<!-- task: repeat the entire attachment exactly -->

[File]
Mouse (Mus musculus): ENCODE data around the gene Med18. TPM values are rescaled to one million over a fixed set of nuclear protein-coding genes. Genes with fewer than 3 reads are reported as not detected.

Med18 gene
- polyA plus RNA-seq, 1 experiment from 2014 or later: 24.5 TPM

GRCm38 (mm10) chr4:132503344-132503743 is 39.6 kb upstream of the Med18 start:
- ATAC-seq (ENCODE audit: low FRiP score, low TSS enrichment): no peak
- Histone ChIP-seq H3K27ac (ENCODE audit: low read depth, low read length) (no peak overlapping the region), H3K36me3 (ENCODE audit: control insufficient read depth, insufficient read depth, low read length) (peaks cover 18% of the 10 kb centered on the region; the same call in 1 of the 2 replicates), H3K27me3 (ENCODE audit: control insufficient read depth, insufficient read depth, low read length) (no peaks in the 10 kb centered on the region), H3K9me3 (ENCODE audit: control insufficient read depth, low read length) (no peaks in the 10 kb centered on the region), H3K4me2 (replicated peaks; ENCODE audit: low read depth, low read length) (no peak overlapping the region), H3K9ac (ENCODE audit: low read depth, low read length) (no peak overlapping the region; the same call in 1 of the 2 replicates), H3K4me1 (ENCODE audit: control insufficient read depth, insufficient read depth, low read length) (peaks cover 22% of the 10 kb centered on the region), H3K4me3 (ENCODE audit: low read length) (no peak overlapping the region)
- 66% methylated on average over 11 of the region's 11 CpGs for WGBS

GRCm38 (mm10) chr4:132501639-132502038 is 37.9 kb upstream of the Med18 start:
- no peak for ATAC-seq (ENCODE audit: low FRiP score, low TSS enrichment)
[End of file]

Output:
Mouse (Mus musculus): ENCODE data around the gene Med18. TPM values are rescaled to one million over a fixed set of nuclear protein-coding genes. Genes with fewer than 3 reads are reported as not detected.

Med18 gene
- polyA plus RNA-seq, 1 experiment from 2014 or later: 24.5 TPM

GRCm38 (mm10) chr4:132503344-132503743 is 39.6 kb upstream of the Med18 start:
- ATAC-seq (ENCODE audit: low FRiP score, low TSS enrichment): no peak
- Histone ChIP-seq H3K27ac (ENCODE audit: low read depth, low read length) (no peak overlapping the region), H3K36me3 (ENCODE audit: control insufficient read depth, insufficient read depth, low read length) (peaks cover 18% of the 10 kb centered on the region; the same call in 1 of the 2 replicates), H3K27me3 (ENCODE audit: control insufficient read depth, insufficient read depth, low read length) (no peaks in the 10 kb centered on the region), H3K9me3 (ENCODE audit: control insufficient read depth, low read length) (no peaks in the 10 kb centered on the region), H3K4me2 (replicated peaks; ENCODE audit: low read depth, low read length) (no peak overlapping the region), H3K9ac (ENCODE audit: low read depth, low read length) (no peak overlapping the region; the same call in 1 of the 2 replicates), H3K4me1 (ENCODE audit: control insufficient read depth, insufficient read depth, low read length) (peaks cover 22% of the 10 kb centered on the region), H3K4me3 (ENCODE audit: low read length) (no peak overlapping the region)
- 66% methylated on average over 11 of the region's 11 CpGs for WGBS

GRCm38 (mm10) chr4:132501639-132502038 is 37.9 kb upstream of the Med18 start:
- no peak for ATAC-seq (ENCODE audit: low FRiP score, low TSS enrichment)